Tea Party Shuts Down National Parks, Then Points Finger At Obama For Actually Closing Them


Budget Battle Iowa


It’s the eighth day that the U.S. government has been shut down because of Tea Party Republicans’ insistence on defunding Obamacare at any cost. This is having enormous economic impacts on small businesses across the country, including those located near the 401 national parks and 561 national wildlife refuge that are currently closed to campers, hikers, hunters, and anglers.

Meanwhile, Republican politicians have been criticizing the Obama administration for shutting down national parks, refuges, and other public lands. For example, Sen. Jon Barrasso (R-WY) said in a hearing yesterday that:

The Obama administration has made a concerted effort to intentionally hurt the public. Maybe the [National] Park Service could study how to drop a large curtain in front of the mountains to block the view from the road.

And Republicans on the House Oversight and Government Reform Committee are “in the early stages of examining” a probe into the closure of monuments on the National Mall.

Notwithstanding the challenges of protecting public safety and national park assets on minimal staff and without funding, right-wing media outlets have also attacked the National Park Service for being unable to re-open favorite parks and have gone so far as to vilify uniformed park rangers for “closing down parks, roads, and even scenic bypasses on a whim.” These same outlets have promoted efforts to get citizens to “break the barrier” by illegally entering closed national parks and other federal lands.

Encouraging unlawful access to national parks has serious safety implications, considering the National Park Service’s contingency plan says that — without adequate staffing and resources — it can only be focused on the activities that are “essential to respond to emergencies involving the safety of human life or the protection of property.”

New data from the Center for Western Priorities released Tuesday also shows how spread thin the National Park Service and other federal agencies now are. According to the group’s analysis, before the shutdown there was one National Park Service employee for every 3,400 acres of national parks. But after the House Republican shutdown, there is now one national park ranger or employee on duty for every 26,000 acres of national parks. That’s an area larger than the city of Miami.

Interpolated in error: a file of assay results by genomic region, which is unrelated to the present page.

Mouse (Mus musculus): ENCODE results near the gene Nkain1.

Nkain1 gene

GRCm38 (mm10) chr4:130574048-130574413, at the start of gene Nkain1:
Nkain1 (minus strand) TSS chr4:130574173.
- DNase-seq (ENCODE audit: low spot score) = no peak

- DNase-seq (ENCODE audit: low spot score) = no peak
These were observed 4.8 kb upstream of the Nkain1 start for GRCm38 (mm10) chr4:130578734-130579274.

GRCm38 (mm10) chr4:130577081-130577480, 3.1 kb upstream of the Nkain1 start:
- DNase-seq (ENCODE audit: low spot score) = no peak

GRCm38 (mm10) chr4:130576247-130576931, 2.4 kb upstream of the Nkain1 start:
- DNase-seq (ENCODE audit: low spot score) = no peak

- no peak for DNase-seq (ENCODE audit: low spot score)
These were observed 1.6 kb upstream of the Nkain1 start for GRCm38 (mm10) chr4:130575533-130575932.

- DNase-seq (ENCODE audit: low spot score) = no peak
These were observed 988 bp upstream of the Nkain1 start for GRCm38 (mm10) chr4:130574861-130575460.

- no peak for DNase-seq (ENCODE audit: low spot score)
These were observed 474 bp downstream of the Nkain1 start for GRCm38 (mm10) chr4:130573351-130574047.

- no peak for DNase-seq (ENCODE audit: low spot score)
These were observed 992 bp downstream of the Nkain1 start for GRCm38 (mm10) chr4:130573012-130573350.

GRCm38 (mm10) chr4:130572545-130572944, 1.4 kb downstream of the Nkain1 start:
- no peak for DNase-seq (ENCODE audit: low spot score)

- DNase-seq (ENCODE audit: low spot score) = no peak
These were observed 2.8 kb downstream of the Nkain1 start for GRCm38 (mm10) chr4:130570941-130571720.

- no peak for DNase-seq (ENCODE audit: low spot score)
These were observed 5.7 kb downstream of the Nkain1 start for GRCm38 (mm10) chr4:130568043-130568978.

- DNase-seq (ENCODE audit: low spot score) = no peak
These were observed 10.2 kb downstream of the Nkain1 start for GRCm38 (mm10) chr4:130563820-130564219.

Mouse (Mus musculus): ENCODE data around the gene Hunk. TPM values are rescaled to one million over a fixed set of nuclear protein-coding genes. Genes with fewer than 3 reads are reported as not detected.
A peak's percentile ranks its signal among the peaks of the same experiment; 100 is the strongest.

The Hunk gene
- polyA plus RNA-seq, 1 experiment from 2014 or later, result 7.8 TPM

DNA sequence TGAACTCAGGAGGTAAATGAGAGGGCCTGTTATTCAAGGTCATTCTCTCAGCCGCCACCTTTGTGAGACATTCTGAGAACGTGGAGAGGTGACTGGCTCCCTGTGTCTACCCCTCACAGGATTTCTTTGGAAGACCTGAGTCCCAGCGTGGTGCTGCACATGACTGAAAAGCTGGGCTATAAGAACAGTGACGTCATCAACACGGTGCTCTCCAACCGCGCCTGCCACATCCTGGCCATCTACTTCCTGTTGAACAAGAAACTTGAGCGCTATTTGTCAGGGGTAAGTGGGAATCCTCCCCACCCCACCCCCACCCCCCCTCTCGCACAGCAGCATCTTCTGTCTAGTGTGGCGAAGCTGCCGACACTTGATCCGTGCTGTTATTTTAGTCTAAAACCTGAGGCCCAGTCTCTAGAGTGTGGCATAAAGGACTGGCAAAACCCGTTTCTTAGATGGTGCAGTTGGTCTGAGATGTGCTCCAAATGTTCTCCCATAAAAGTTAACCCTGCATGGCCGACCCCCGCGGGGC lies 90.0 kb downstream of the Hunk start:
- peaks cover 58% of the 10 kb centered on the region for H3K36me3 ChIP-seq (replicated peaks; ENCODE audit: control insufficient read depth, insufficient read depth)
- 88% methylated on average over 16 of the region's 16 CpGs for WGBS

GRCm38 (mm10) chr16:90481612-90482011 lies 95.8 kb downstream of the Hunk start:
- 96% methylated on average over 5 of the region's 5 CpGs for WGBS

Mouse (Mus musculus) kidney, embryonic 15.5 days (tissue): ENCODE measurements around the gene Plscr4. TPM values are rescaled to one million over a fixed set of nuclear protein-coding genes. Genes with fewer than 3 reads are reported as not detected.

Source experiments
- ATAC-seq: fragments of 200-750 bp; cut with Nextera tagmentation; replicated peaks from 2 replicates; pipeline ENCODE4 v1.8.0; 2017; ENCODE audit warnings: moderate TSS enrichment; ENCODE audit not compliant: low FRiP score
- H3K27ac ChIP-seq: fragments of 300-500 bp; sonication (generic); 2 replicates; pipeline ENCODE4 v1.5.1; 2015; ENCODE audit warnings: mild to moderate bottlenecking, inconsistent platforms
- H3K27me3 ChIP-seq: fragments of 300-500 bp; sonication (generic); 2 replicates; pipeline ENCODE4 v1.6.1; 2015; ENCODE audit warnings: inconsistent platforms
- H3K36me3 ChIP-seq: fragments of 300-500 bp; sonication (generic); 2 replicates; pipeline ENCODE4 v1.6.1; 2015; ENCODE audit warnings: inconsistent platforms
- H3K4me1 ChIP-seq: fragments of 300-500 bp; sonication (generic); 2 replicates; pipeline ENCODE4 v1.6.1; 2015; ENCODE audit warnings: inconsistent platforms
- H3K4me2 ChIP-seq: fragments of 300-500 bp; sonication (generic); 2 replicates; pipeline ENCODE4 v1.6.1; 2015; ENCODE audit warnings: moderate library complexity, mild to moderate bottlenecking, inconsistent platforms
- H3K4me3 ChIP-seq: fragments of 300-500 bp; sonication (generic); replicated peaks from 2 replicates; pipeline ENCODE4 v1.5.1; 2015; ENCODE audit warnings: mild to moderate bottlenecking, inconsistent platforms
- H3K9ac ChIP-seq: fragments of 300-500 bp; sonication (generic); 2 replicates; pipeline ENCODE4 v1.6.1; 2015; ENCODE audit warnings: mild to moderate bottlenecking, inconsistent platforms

Conservative politicians have apparently sensed Americans’ frustration with the situation in Congress, and several are now pressing for special access to their favorite national parks, despite the fact that the National Park Service is out of money. South Dakota Gov. Dennis Daugaard (R), for example, has offered to keep the Mount Rushmore National Memorial open with state workers.

Arizona Gov. Jan Brewer (R) also wants the Grand Canyon to re-open using state funding.

And Wisconsin Gov. Scott Walker (R) has “defied” orders to shut down state parks that receive federal funding.

It costs more than $2 billion a year to run the national park system — a small fraction of the federal budget — but the system welcomes more than 300 million visitors a year and is highly interdependent. Parks now rely heavily on national and regional-level resources within the National Park Service to assist with everything from human resources and communications to law enforcement and emergency response. Picking a single park to re-open is like expecting a major national bank that runs out of money to re-open a single branch. Not to mention the fact that more than 500 national wildlife refuges, thousands of campgrounds, and other federal facilities would still remain closed to public access if national parks were somehow opened on a piecemeal basis.

Of course, as the Center for American Progress and the New York Times pointed out last week, many Republicans who now claim to be outraged by the closure of national parks have had no qualms voting against their funding, forcing closures under sequestration, and working to sell off America’s public lands. These anti-public lands and national parks sentiments are summed up in a tweet from Tea-Party favorite Grover Norquist over the weekend: